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Sandra Ann Miller, 40s, Screenwriter and Author

By October 28, 2011November 26th, 2016No Comments

What is your name, age, and location?

Sandra Ann Miller, 42, Venice, California.

What is your profession?

Writer (screenwriter, author, intermittent blogger).

What did you study in school and what degrees do you have?

I have a BFA in Live Action Film and Video from the California Institute of the Arts.

What was your first job?

I’d have to say it was babysitting, starting in junior high. I made a small fortune. It also taught me how to manage challenging personalities.

Who or what inspired you to break into your current line of work?

Ironically, I didn’t have enough money to make a film at CalArts. Tuition was so high. They suggested I make a video instead. I remember saying to a few members of the faculty, “I didn’t come to film school to make a video.” (This was before the days of digital.) So, I wrote two screenplays instead. I went in to be an experimental narrative director and came out a traditional narrative screenwriter. I never saw that coming.

Name/describe what has been your most rewarding project so far?

With three scripts in various stages of development, attachments and funding, I have to say the most rewarding part so far is the collaboration. When you find people who love what you’ve created as much as you do, it makes the uphill battle that is filmmaking so much more enjoyable. And I’ve been really lucky with that.

Name/describe one incident when being a woman has helped your career?

In script notes meetings. As women, we are bombarded with criticism, whether it’s coming from our internal rumblings of what we aren’t satisfied with or someone else, well meaning or otherwise, pointing out perceived flaws or shortcomings. Being a woman, in those situations, allows me to hear what they are saying, as well as what they mean to say, without getting defensive.

Name/describe one incident when being a woman has hindered your career?

Early on, working as a production assistant at a video production company, I was out on a shoot for the first time with a new crew (all male). One of the owners (also a man, both partners were) served as the director (it was a corporate video). We all went to a restaurant for lunch and the crew was very nice to me, asking me questions about what I was studying in film school, making conversation while we had our meal. A few days later, I was called in to the other partner’s office. He, Partner B, wanted to let me know that Partner A said I talked too much and that Partner A didn’t want me to go out on any more shoots. Partner A thought I should just stay in the office. Now, the only time I talked, besides answering a question on set, was at that lunch. The attention wasn’t on Partner A during that time and, clearly, he didn’t like that. Really what he didn’t like was working with women. I had seen proof of that more than once in the office. I explained the situation to Partner B in a professional manner. Partner A never let me go on another shoot of his, but Partner B did.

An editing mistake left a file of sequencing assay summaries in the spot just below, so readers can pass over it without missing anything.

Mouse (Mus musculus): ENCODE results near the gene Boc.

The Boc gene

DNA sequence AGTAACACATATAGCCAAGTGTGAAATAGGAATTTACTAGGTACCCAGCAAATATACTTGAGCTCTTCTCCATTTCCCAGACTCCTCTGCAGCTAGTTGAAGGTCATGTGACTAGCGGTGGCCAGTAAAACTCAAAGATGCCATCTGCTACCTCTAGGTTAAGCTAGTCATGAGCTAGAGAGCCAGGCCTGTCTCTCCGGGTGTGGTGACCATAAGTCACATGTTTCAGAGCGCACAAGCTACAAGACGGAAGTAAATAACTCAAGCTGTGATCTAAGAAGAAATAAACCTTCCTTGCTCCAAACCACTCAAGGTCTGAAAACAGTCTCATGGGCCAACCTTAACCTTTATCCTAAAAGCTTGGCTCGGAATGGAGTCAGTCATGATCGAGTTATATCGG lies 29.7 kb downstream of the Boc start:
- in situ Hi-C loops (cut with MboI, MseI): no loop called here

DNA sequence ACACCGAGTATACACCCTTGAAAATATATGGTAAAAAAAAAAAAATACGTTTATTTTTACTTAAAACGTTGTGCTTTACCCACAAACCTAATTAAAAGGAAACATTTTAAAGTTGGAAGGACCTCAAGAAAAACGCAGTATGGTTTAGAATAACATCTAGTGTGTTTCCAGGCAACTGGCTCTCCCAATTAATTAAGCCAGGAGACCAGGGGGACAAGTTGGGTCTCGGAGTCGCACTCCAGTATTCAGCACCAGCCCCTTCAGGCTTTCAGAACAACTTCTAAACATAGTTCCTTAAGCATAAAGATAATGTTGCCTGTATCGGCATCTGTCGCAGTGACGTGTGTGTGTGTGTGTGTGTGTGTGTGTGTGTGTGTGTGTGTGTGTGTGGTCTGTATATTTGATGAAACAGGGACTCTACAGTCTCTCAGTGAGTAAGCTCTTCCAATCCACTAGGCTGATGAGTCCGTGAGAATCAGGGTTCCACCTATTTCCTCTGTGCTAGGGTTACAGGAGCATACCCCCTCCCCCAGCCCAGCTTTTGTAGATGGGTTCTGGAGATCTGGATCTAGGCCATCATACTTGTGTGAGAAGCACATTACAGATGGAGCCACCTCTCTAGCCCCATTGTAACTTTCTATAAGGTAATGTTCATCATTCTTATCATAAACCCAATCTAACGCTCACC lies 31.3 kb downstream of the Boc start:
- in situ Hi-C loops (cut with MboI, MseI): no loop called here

Who is your role model or mentor (alive or dead)?

Cinematically speaking – and I’m prepared for the groans this will incur – it’s Alfred Hitchcock. I know. That goes beyond cliché, but I grew up on his films and television show. I loved that pull of suspense in the pit of my stomach I got from his films, as well as the playful wit. I also saw in his work a profound admiration for women. His wife was his collaborator; nothing happened without Alma’s input or approval. I find his film heroines to be empowered (something I was booed for saying at a UCLA film symposium many moons ago, but I stand by it). While he was a director, I learn so much about writing by the way he tells the story. There is nothing superfluous in his films. There should be nothing superfluous on my page. He’s a wonderful taskmaster.

If you could give one piece of advice to a woman starting out in your field, what would it be?

Break the stereotype. Screenwriters, unfortunately, come with a preconceived reputation of being flaky, difficult and/or overly sensitive. Writing is a profession as much as it is an art, so there are times when you have to leave your artistic temperament at the door and strictly be a professional. Even when you think the script is perfect, someone will want changes. When the feedback stabs you in the gut, take a breath and don’t take it personally because it’s not. That’s a challenge because the work often is personal. As a writer, there is always more to learn. Even the worst notes can help make you better at your craft. We have to keep in mind our careers will not be sustained on talent alone; reputation can make or break you. Strive to exceed expectations, collaborate wholeheartedly and deliver best work.


Follow Sandra on Twitter: @MsMiller

Follow Sandra’s Project on Twitter: @BlackCoffeeFilm

– Photo by Lawrence Elbert
– Interview by Elena Rossini


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